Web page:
Friday News: Lead by example

SOME REPUBLICANS IN THE GENERAL ASSEMBLY STILL NOT WEARING MASKS: State health leaders have been urging people for weeks to exercise social distancing and wear masks in public, but many state lawmakers don't seem to be following that advice. Lawmakers and staff are almost on top of each other in some committee rooms, and in the House and Senate chambers, lawmakers sit only about 3 feet apart. "There’s no way to avoid being close to somebody eventually, but I think most people are being as cautious as they can and being as respectful as they can to someone else," said Sen. Harry Brown, R-Onslow. Brown said that's more about the individual’s comfort level than about party. "I’ve got one in my pocket as well. If I’m in a big crowd, where I feel like, I’ll wear mine," he said. "So, I think it’s been left up to the individual." While kitchen and housekeeping staff wear masks, most legislative staffers and General Assembly Police officers don't.
https://www.wral.com/coronavirus/nc-lawmakers-crowding-together-often-not-wearing-masks-while-doing-...

Day 64

Dandy Forest is all a-twitter about reopening NC, even as data point to the possibility of a second C19 spike. A good Washington Post article on this today. The lag between the reopening frenzy and people dying will be a couple of months. “We’re looking at potentially a month or two later that we’re going to see the impact” of the reopening, said Leana Wen, the former Baltimore health commissioner. “You have not seen the impact of reopening yet. I think there’s going to be a very significant lag.”

The Trust deficit that is plaguing America

I recently posted in a Facebook group dedicated to politics about the judge's decision to open up the churches, and one of the commenters asked where all the attacks on Governor Cooper's pandemic restrictions were coming from. I explained about the upcoming election, including Dan Forest's dismal poll numbers, and that has definitely played a role in the visible pushback. Forest is connected to both the ReopenNC people and the Return America group that filed the lawsuit.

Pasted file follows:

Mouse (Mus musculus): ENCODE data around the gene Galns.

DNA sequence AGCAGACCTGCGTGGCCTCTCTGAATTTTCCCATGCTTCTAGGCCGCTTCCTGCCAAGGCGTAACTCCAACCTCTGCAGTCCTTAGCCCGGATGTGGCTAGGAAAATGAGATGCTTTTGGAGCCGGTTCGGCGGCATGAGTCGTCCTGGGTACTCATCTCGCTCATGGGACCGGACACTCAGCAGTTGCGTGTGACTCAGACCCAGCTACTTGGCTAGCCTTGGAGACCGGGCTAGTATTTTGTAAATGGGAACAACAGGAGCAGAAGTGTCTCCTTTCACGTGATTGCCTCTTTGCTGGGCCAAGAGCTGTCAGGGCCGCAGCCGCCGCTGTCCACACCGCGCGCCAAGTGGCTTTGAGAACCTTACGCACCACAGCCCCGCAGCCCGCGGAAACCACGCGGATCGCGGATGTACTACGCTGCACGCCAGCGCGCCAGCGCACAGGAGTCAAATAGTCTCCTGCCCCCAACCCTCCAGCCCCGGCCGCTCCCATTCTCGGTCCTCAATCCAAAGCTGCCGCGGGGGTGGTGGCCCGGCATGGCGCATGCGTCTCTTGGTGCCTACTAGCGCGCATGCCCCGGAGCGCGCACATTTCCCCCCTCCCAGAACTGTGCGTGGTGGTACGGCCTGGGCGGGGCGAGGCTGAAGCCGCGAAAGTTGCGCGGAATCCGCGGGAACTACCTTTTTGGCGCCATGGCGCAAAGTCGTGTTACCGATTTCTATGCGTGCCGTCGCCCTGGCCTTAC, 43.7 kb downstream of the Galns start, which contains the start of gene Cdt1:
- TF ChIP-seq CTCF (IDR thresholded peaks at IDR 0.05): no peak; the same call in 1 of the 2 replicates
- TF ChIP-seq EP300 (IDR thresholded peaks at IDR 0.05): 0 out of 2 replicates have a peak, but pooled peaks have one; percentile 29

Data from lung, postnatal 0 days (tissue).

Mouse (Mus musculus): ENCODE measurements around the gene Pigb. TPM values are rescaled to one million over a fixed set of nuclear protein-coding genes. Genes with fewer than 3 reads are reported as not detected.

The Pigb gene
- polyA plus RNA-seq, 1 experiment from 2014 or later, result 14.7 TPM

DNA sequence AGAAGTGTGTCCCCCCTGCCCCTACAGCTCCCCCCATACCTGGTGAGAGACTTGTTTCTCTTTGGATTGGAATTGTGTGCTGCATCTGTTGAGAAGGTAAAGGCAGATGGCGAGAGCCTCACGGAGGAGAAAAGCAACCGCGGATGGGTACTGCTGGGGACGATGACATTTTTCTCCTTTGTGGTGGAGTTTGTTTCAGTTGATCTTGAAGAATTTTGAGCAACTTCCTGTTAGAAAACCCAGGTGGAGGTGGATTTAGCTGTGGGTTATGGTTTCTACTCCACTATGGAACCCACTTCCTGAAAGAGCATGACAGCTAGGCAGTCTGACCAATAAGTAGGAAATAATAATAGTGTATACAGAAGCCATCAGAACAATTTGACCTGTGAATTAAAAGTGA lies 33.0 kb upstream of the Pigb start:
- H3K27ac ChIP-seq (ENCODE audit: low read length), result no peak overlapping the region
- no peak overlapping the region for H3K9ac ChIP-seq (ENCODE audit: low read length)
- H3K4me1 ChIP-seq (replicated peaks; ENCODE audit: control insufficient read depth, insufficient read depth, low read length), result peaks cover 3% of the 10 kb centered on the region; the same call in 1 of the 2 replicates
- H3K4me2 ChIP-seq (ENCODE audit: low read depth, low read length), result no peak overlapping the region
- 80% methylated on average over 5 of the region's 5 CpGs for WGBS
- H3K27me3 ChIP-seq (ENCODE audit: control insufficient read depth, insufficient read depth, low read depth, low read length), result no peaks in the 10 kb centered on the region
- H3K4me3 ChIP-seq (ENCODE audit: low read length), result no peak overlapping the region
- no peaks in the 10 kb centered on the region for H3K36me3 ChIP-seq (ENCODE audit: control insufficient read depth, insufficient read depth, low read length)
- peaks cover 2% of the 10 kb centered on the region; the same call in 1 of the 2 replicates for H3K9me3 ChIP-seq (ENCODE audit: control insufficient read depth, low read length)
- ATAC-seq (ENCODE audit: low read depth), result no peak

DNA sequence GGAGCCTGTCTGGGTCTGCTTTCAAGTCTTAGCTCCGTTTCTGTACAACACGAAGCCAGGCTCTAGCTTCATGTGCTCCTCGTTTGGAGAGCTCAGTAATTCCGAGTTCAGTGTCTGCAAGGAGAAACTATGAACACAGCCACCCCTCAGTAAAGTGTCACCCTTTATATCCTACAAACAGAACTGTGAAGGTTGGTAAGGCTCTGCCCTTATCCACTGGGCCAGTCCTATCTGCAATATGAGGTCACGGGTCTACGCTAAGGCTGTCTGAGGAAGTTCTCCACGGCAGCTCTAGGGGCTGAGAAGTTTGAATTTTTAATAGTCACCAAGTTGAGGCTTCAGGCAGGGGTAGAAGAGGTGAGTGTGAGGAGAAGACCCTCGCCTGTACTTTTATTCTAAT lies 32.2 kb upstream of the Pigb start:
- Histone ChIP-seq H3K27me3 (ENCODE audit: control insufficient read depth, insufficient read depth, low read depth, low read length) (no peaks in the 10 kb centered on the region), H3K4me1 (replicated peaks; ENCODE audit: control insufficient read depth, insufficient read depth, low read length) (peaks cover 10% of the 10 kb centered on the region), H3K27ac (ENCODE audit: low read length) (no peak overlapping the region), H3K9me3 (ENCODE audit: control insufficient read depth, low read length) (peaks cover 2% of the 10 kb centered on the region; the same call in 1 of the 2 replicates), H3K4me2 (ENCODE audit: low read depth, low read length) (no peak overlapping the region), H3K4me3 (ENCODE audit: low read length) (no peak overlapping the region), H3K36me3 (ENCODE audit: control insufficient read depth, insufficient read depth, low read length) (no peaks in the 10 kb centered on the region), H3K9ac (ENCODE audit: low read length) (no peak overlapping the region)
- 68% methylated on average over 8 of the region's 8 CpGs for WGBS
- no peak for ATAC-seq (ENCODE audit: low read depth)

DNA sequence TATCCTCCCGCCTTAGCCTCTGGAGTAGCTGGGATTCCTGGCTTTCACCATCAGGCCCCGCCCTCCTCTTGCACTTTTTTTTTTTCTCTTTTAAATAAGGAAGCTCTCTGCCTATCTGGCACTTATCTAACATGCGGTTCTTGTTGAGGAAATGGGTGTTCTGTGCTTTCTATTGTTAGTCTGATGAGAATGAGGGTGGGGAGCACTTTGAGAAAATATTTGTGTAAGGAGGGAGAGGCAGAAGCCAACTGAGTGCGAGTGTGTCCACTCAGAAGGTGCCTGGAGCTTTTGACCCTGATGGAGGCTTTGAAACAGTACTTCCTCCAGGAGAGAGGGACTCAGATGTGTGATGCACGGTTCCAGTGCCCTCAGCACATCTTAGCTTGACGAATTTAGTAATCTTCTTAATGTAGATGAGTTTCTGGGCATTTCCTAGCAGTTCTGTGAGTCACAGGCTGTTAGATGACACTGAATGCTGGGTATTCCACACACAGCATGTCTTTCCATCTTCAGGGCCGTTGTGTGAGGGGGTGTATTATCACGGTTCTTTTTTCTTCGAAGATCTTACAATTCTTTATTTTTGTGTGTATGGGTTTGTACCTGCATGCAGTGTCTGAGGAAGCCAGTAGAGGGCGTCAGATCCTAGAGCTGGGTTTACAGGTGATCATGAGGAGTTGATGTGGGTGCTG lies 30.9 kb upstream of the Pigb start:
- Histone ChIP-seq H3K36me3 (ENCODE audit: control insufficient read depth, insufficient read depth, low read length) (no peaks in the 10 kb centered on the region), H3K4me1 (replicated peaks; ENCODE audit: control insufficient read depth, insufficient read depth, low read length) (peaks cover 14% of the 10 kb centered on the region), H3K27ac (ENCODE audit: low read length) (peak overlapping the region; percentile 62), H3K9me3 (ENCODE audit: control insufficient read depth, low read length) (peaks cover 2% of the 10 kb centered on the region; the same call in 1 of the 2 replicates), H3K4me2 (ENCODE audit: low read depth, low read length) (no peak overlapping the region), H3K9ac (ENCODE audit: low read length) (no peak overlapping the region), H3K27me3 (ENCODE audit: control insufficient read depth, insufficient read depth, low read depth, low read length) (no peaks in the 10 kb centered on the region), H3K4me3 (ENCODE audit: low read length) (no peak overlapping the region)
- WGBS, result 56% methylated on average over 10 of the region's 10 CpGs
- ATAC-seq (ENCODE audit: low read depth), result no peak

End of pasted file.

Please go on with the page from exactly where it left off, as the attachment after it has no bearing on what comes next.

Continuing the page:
But in order to really understand why these (and many other) people are primed to defy common-sense government actions, we need to delve into the trust deficit that has been building for decades. Follow me below the fold if you can trust me to not mislead you:

Will reopening of NC’s universities in the fall be safe?

As North Carolina into a Phase 2 reopening plan, even as the number of COVID-19 cases are increasing in the state, universities are trying to decide what they’ll be doing this Fall. Will students return? Only some students? Will all classes be online? Only larger classes? How will they keep faculty, staff, and students safe?

In an online Board of Governors meeting, the UNC System’s president, Bill Roper, said he expects a return to campus by students in the fall and they’ll be finalizing guidance to the system’s 17 institutions by the end of the month. According to an email newsletter from IndyWeek, UNC-Chapel Hill may announce their fall plans as early as tomorrow. In a university-wide Zoom call yesterday, the administration announced a mix of instruction, with students wearing masks and in-person class sizes reduced.